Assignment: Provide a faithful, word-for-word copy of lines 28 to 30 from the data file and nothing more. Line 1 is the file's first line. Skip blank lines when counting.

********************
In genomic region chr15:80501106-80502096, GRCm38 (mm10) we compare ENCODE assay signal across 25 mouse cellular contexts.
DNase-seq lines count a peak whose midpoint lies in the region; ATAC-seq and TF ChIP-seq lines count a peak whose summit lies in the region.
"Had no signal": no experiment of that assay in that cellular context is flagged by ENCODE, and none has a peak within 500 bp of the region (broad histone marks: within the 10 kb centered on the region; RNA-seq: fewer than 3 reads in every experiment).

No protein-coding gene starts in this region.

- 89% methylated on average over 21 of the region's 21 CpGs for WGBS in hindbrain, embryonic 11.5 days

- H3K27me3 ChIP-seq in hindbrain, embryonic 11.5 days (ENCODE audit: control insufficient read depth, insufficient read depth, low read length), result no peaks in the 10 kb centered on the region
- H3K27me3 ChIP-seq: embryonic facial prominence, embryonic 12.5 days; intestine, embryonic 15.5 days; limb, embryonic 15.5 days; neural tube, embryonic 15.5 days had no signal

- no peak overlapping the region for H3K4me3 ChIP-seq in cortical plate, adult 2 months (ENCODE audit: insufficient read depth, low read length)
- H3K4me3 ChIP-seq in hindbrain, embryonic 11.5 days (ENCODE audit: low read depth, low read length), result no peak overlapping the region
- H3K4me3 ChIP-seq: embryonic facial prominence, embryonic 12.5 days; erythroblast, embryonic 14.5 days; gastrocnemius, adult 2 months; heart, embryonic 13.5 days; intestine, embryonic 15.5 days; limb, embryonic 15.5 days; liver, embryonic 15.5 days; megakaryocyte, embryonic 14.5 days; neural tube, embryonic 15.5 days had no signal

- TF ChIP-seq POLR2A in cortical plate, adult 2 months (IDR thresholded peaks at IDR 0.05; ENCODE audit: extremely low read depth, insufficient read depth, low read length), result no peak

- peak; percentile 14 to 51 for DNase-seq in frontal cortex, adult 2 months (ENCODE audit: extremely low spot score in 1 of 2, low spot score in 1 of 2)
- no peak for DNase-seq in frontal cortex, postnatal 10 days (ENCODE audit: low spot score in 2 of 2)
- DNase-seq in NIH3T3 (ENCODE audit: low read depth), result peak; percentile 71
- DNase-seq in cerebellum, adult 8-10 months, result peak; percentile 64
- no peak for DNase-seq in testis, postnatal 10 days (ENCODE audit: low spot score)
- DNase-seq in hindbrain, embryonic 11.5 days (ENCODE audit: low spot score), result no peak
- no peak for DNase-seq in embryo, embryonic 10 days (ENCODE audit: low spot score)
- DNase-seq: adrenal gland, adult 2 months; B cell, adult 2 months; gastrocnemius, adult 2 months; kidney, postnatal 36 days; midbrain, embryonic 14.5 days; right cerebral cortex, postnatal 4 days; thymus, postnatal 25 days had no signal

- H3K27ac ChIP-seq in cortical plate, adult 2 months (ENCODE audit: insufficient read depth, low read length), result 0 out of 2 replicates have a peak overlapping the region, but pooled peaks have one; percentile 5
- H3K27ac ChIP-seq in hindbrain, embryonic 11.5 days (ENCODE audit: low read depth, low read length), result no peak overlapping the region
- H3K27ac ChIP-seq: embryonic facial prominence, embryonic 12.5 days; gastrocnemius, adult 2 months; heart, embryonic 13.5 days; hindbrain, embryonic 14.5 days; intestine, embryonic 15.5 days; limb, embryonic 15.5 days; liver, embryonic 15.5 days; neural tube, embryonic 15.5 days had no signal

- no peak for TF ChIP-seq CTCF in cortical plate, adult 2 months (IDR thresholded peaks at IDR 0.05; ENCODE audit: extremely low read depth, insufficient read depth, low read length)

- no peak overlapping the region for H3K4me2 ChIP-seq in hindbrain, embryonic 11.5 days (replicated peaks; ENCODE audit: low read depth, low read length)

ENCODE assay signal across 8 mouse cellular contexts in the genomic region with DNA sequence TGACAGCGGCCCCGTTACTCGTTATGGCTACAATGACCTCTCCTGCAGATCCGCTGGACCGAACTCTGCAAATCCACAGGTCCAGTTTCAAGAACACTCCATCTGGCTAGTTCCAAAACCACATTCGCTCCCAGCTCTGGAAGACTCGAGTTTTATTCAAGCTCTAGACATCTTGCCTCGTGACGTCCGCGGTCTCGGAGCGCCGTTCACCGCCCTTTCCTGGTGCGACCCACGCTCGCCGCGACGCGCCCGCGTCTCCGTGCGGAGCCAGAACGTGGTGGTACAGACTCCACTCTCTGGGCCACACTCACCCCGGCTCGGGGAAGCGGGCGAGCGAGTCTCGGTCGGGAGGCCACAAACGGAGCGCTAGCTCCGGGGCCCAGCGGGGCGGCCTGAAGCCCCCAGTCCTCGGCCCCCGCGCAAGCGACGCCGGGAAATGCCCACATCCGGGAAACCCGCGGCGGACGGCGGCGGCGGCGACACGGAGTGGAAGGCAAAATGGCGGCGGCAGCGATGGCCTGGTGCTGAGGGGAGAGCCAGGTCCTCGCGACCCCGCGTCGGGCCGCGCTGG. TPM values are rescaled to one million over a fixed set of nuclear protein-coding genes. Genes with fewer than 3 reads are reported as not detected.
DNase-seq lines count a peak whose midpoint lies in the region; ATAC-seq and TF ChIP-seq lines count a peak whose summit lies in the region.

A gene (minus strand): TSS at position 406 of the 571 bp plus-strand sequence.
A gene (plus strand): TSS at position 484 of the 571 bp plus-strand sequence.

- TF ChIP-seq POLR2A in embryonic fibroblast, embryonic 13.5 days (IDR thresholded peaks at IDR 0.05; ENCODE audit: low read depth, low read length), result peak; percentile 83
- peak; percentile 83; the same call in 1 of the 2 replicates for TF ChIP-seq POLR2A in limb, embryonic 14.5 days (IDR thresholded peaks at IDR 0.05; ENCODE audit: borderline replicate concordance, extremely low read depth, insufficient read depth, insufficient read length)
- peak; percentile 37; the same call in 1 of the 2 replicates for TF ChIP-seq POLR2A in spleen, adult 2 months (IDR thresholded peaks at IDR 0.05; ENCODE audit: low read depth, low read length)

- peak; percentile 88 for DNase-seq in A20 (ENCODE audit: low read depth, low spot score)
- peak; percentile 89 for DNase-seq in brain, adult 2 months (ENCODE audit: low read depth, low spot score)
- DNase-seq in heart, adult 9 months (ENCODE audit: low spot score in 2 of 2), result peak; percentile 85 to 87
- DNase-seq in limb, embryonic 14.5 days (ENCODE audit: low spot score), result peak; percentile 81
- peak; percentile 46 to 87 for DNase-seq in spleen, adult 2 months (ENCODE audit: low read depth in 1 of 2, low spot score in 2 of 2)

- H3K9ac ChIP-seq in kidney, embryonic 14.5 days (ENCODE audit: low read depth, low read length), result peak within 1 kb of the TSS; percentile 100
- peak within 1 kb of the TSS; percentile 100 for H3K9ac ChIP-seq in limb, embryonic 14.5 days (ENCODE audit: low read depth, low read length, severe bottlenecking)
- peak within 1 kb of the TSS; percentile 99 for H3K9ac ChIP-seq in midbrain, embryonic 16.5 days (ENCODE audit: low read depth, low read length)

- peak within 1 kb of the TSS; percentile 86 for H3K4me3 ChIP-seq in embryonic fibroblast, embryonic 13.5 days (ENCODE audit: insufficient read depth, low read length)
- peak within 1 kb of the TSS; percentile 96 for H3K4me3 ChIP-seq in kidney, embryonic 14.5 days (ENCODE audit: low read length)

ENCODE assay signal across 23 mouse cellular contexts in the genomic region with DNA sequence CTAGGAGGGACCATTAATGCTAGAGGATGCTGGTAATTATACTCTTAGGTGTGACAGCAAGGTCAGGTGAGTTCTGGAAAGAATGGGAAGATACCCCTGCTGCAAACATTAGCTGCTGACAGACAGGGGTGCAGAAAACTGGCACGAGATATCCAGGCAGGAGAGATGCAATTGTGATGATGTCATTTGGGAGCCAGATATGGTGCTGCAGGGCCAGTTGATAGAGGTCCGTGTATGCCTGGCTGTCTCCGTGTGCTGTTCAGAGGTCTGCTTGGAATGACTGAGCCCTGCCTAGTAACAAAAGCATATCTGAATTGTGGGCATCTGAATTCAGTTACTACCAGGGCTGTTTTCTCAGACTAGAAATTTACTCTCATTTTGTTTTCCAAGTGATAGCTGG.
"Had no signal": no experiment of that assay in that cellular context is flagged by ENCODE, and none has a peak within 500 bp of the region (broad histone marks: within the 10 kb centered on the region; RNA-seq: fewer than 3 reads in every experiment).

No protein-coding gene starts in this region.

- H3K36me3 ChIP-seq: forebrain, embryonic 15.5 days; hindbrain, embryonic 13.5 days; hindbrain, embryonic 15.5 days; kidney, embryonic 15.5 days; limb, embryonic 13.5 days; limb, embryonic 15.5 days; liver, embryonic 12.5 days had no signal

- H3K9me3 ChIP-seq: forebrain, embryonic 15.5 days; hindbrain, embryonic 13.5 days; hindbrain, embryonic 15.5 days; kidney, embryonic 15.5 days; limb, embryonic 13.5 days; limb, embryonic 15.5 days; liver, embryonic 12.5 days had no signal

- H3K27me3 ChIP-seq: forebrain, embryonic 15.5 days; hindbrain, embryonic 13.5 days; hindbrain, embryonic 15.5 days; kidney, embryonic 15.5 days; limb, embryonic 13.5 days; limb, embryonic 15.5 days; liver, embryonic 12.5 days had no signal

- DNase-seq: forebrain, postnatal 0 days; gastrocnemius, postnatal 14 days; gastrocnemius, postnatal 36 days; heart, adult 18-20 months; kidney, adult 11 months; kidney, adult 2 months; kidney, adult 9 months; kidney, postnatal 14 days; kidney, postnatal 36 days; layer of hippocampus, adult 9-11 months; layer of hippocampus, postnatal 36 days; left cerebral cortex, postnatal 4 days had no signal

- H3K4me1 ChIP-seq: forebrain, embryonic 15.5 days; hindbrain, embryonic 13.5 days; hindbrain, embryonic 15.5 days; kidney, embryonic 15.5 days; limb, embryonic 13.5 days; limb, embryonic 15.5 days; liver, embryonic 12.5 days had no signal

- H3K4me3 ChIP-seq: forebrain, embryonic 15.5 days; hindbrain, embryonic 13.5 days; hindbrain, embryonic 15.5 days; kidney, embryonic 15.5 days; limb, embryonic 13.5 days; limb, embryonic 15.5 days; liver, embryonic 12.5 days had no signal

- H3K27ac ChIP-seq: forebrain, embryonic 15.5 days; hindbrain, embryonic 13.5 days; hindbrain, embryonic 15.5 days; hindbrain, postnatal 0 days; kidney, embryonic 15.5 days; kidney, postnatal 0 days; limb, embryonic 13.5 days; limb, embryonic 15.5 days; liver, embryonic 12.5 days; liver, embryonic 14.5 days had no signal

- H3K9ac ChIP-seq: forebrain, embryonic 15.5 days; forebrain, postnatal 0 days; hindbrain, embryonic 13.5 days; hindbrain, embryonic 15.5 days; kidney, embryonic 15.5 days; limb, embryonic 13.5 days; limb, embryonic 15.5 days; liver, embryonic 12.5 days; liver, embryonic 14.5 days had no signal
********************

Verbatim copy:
A gene (plus strand): TSS at position 484 of the 571 bp plus-strand sequence.

- TF ChIP-seq POLR2A in embryonic fibroblast, embryonic 13.5 days (IDR thresholded peaks at IDR 0.05; ENCODE audit: low read depth, low read length), result peak; percentile 83
- peak; percentile 83; the same call in 1 of the 2 replicates for TF ChIP-seq POLR2A in limb, embryonic 14.5 days (IDR thresholded peaks at IDR 0.05; ENCODE audit: borderline replicate concordance, extremely low read depth, insufficient read depth, insufficient read length)